WELCOME TO MY SITE AND HAVE A GOOD DAY
If this is your first time in this site, welcome. It has been my dream that my province, Marinduque, Philippines becomes a world tourist destination not only during Easter Week but also whole year round. You can help me achieve my dream by telling your friends about this site. The photo above is your own private beach at The Chateau Du Mer Beach Resort. The sand is not as white as Boracay, but it is only a few steps from your front yard and away from the mayhem and crowds of Boracay. Please do not forget to read the latest national, international, and technology news in this site . I have posted some of my favorite Filipino and American dishes and recipes on this site also. Some of the photos and videos on this site, I do not own. However, I have no intention on infringement of your copyrights. Cheers!
Thursday, December 16, 2010
Bocaue Fluvial (Pagoda) Festival, Bulacan
The Pagoda sa Wawa is held every first Sunday of July in Bocaue, Bulacan, in honor of the Holy Cross of Wawa (Mahal na Krus sa Wawa). The festival is also known as the Bocaue River Festival, Bocaue Pagoda Festival, and the Pista ng Mapagpalang Krus sa Wawa (Fiesta of the Blessed Cross of Wawa). The main attraction of the celebration is the fluvial parade of the pagoda or decorated barge and colorful small boats.
History and folklore Legend states that the forefathers of Bocaue extracted the Holy Cross of Wawa from the river 200 years ago, and the celebration is in commemoration of this event. A well-known story tells of a woman who was saved from drowning by a floating cross which is presumed to be the Holy Cross of Wawa.
The Holy Cross of Wawa, a replica of the cross on which Jesus Christ was crucified, is set on a pagoda, which is paraded down the river, led by a retinue of bancas. The entire fluvial procession is colorfully decorated and hundreds of devotees from all over the Philippines gather to pay homage to the Holy Cross of Wawa. The festivities also include a nine-day novena, which celebrates the rescue of the Holy Cross of Wawa from the Bocaue River. Devotees customarily douse each other with water from the river during the festival, especially during the procession. The density of devotees forces some to swim alongside the pagoda when they cannot find space for themselves on the vessels.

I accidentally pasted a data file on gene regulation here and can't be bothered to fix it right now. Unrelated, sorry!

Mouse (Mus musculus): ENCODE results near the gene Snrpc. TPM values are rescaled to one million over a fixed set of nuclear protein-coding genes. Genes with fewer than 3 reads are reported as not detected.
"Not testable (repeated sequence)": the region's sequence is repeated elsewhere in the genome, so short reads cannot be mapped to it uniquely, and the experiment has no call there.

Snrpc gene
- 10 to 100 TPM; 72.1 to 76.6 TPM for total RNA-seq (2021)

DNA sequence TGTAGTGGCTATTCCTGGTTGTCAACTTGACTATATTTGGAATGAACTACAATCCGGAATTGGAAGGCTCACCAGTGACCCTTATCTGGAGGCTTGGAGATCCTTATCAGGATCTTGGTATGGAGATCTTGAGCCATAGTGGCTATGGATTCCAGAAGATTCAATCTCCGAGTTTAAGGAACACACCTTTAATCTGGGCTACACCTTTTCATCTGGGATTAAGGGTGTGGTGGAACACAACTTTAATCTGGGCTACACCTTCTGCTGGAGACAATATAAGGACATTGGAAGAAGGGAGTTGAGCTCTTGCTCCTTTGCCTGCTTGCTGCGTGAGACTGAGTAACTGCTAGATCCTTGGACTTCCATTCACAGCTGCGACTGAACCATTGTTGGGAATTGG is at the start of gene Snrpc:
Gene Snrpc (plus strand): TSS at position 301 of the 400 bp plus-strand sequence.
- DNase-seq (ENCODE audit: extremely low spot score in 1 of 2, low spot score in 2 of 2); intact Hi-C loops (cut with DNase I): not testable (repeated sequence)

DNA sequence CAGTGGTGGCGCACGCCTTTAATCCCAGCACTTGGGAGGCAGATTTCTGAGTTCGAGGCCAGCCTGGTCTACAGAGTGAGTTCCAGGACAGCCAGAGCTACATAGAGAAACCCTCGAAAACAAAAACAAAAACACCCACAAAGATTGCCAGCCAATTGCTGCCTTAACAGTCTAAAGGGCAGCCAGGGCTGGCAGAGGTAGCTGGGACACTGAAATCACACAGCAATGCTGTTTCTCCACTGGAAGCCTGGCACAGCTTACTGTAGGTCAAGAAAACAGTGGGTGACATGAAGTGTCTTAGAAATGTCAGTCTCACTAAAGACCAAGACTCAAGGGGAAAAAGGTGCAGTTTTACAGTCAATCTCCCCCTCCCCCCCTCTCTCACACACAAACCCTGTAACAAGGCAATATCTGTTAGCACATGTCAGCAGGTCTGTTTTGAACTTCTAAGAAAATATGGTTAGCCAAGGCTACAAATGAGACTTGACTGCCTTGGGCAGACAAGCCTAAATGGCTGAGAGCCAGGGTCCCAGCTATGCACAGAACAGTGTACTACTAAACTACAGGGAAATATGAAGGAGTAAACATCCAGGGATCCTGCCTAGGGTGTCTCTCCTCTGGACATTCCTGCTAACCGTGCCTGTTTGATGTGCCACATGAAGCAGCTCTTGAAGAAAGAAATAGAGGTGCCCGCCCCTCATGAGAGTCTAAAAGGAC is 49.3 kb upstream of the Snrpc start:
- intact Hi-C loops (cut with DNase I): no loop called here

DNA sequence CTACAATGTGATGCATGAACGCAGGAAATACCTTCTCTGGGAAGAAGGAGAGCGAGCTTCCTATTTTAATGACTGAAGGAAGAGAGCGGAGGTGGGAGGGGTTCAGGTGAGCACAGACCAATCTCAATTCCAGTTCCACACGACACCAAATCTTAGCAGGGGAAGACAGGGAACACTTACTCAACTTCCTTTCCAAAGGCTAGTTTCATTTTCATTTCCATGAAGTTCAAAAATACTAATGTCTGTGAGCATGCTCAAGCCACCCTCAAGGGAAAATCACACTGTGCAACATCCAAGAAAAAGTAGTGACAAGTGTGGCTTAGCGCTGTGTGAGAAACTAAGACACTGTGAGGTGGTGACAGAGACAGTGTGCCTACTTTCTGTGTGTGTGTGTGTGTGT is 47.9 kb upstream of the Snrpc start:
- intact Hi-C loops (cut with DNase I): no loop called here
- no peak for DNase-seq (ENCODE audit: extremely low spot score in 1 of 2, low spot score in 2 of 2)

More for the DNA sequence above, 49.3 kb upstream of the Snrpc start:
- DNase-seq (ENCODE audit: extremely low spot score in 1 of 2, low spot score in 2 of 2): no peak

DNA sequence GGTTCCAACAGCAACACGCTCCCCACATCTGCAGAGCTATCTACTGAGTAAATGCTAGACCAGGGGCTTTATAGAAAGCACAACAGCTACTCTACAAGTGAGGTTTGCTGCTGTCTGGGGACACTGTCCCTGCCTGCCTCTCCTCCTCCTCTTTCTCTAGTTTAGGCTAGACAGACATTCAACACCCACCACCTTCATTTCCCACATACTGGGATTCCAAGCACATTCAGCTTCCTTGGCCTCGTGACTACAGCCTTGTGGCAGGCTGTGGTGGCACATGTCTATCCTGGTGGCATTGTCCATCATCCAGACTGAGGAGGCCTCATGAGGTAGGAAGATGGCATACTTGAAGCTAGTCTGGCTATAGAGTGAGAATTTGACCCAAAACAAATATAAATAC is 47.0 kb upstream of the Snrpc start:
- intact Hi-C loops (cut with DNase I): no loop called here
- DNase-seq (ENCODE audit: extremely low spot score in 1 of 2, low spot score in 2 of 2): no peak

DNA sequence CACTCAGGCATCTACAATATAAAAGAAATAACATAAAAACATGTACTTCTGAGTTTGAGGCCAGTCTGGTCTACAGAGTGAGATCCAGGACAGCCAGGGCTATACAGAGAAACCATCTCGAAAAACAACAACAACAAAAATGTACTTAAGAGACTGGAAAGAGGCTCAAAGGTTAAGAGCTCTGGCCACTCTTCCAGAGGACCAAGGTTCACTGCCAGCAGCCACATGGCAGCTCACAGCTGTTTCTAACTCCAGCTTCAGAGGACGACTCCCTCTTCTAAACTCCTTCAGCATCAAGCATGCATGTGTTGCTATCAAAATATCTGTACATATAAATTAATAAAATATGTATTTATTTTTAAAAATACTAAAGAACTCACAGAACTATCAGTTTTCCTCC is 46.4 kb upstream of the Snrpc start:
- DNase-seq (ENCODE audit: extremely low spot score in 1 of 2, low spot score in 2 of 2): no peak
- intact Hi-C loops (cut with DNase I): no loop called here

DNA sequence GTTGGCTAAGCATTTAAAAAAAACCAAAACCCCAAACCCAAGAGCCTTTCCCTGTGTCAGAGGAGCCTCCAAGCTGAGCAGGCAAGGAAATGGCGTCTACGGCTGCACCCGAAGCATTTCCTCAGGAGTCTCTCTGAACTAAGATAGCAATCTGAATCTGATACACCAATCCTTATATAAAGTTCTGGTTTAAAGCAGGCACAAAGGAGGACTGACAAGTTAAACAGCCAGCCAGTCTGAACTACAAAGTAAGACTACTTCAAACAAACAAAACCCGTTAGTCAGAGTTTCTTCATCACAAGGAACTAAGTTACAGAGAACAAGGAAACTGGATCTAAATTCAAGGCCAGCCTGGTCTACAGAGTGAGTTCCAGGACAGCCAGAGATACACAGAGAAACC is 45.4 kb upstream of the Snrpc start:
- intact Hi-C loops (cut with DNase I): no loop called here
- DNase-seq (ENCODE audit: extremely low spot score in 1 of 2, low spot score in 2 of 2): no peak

Pagoda tragedy More or less than 300 people drowned on 2 July 1993 when the pagoda sank. The pagoda, which was already overloaded with devotees, sank because of an uneven distribution of weight in the vessel.
The measures taken to ensure the safety of the devotees have been strictly enforced because of the tragedy. This move was spearheaded by Richard Gordon, who also led the team that originally responded to the incident.
The tradition was halted on 1994 and was resumed in 1999, continuing up to the present. The tradition now commemorates not only the Holy Cross of Wawa, but also the devotees who died in the sinking of the pagoda during the tragedy of 1993.
Sajid Bulig, an elementary school student, was proclaimed a hero after giving his life to save four children from drowning during the sinking of the pagoda. Bulig's act is chronicled in the social studies textbook Ang Lahing Pilipino sa Nagbabagong Panahon authored by Lazelle Peligno and Ela Rose Sablaon. The book was published in February 2007 and is used in public and private schools.
Note: This is No.8 of the series of articles on Philippines Festivals and Fiestas.